In the last few months, those involved with the manufacture, sale and importation of consumer products have been scrambling to comply with the many new requirements set forth in the recently enacted Consumer Product Safety Improvement Act (the "Act"). The Consumer Product Safety Commission (the "CPSC"), the federal agency that oversees the Act, has in recent weeks held fast to its strict interpretation of the new lead ban set forth in the Act, but has also backed away from certain compliance positions with which many in the consumer product industry were struggling.

February 2009 Lead Ban Is Retroactive As to Inventory

Under the Act, effective February 10, 2009, children's products with a lead content of more than 600 parts per million ("ppm") in each accessible part are banned. Many in the industry have asked whether this lead ban will apply to pre-existing inventory, noting that the ban could result in the destruction of millions of dollars of product inventory. Despite significant industry pressure, the CPSC's general counsel has consistently stated that the lead ban is retroactive and any inventory in commerce as of February 10, 2009, that exceeds the 600 ppm lead limit will be considered banned.

Proposed Rules As to Possible Exemptions from Lead Ban Offer Little Immediate Relief

By rule, the CPSC may exempt certain items from the lead ban as to children's products, including products that are unlikely to pose a risk of lead exposure. On January 15, 2009, the CPSC published various proposed rules with regard to this, including: (1) a proposed rule that would make certain unadulterated natural materials exempt from lead compliance testing; (2) a proposed rule setting forth lengthy procedures on how a company could apply for an exemption from the lead ban; (3) a proposed rule providing guidance on what would be considered an inaccessible part (inaccessible parts are exempt from the lead ban); and (4) a proposed rule that would exempt certain electronic components from the lead ban.

While such proposed rules may provide some relief to the consumer electronics industry, they are likely to offer little immediate relief to the majority of the players in the consumer products industry. For instance, most in the clothing industry may not be able to take advantage of the natural material exemption because most natural fiber clothes are treated with chemicals, such as pigments, dyes, coatings, finishes or other substances. In what may further complicate things, on January 21, 2009, the Obama Administration requested that all federal agencies not take any further action on most pending rules until further review by agency heads appointed or designated by President Obama.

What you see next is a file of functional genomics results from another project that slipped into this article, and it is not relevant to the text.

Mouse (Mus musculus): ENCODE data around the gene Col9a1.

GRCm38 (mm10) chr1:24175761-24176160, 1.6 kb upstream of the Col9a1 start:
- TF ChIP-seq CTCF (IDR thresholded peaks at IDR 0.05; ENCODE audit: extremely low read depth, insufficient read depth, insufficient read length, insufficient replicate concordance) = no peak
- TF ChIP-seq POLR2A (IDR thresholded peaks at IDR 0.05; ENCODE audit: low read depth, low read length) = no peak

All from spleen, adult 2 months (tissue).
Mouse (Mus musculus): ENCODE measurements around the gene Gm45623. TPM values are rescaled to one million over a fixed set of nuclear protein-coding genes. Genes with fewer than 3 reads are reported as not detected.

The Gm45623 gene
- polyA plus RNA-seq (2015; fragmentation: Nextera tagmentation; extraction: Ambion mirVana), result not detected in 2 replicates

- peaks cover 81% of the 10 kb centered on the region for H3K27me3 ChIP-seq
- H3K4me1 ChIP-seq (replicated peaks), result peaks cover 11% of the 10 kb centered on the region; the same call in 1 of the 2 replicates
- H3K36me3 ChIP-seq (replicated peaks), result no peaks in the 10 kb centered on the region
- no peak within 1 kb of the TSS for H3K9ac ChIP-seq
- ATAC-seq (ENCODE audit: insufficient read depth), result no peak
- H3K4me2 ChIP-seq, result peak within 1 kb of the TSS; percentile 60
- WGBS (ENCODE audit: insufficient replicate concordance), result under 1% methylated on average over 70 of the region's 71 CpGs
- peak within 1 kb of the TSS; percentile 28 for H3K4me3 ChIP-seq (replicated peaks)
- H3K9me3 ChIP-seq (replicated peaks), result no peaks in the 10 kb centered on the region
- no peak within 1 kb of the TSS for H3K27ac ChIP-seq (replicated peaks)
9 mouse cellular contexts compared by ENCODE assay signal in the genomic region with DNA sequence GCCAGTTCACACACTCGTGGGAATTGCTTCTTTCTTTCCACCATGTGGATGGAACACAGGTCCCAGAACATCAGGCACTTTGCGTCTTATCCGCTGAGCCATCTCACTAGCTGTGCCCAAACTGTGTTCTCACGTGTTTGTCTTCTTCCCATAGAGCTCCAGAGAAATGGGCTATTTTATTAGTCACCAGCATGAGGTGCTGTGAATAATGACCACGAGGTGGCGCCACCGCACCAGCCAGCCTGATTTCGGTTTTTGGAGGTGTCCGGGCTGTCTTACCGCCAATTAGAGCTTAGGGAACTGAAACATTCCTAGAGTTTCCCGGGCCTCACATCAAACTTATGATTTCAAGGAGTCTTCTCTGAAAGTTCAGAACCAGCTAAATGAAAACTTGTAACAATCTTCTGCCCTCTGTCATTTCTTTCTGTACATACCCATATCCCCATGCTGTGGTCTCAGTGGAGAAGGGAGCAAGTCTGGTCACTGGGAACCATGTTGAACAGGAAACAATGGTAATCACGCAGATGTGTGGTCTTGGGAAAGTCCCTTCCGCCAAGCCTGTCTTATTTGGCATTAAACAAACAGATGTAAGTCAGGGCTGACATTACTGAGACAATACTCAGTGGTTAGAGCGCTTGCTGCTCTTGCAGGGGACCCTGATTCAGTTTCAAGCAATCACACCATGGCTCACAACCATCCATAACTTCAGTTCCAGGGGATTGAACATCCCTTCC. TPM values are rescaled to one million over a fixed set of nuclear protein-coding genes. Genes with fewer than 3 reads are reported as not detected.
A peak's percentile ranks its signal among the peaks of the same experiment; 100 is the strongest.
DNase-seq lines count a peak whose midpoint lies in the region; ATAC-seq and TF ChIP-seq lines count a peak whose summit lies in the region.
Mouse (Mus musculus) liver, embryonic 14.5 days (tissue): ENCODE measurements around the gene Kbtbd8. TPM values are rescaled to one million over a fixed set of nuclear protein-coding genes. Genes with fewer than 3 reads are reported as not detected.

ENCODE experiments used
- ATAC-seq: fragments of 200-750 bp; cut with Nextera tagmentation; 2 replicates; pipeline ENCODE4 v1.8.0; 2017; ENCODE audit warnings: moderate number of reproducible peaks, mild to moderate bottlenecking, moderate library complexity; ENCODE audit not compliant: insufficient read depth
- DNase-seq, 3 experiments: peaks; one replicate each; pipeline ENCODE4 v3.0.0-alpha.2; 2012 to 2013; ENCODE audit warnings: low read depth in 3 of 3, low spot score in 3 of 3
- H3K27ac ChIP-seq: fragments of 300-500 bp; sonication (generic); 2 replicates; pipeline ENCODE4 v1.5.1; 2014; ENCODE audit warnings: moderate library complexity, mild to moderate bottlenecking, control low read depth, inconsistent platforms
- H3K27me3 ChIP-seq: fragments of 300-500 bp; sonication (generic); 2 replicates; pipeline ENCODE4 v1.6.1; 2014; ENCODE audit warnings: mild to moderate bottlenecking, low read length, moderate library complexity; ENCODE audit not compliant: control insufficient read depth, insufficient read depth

Resellers of Children's Products Not Required to Test or Certify

On January 8, 2009, the CPSC clarified that resellers of used children's products (aka thrift or consignment stores) are not required to test for compliance with CPSC standards, including compliance with the new lead and phthalate standards. The CPSC also noted that such entities are not required to issue General Conformity Certificates.

February 2009 Phthalate Ban Not Retroactive As to Inventory

Beginning February 10, 2009, children's toys and child care articles containing certain levels of phthalates are also banned. Phthalates have in the past been widely used as plasticizers. On November 17, 2008, the CPSC's General Counsel issued an advisory opinion that is contrary to the above lead position. Specifically, the advisory opinion notes that the phthalate ban will not apply to existing inventory as of February 10, 2009.

This ruling on phthalates has been heavily criticized by some legislators, consumer groups and state officials. Two consumer groups have filed a suit in U.S. District Court in New York that asks the court to reverse the CPSC general counsel's ruling. The court in that case has ordered expedited briefing and may issue a ruling before the effective date of the new statute. Additionally, California Attorney General Brown has issued a public letter to the CPSC challenging its determination that the phthalates rules are not retroactive, and also asserting that California's state laws on phthalates, including AB 1108 and Proposition 65, are not preempted by the federal laws, and that California would begin enforcing its own laws on January 1, 2009. The limits on phthalates stated in the California laws are inconsistent with those in the updated Act.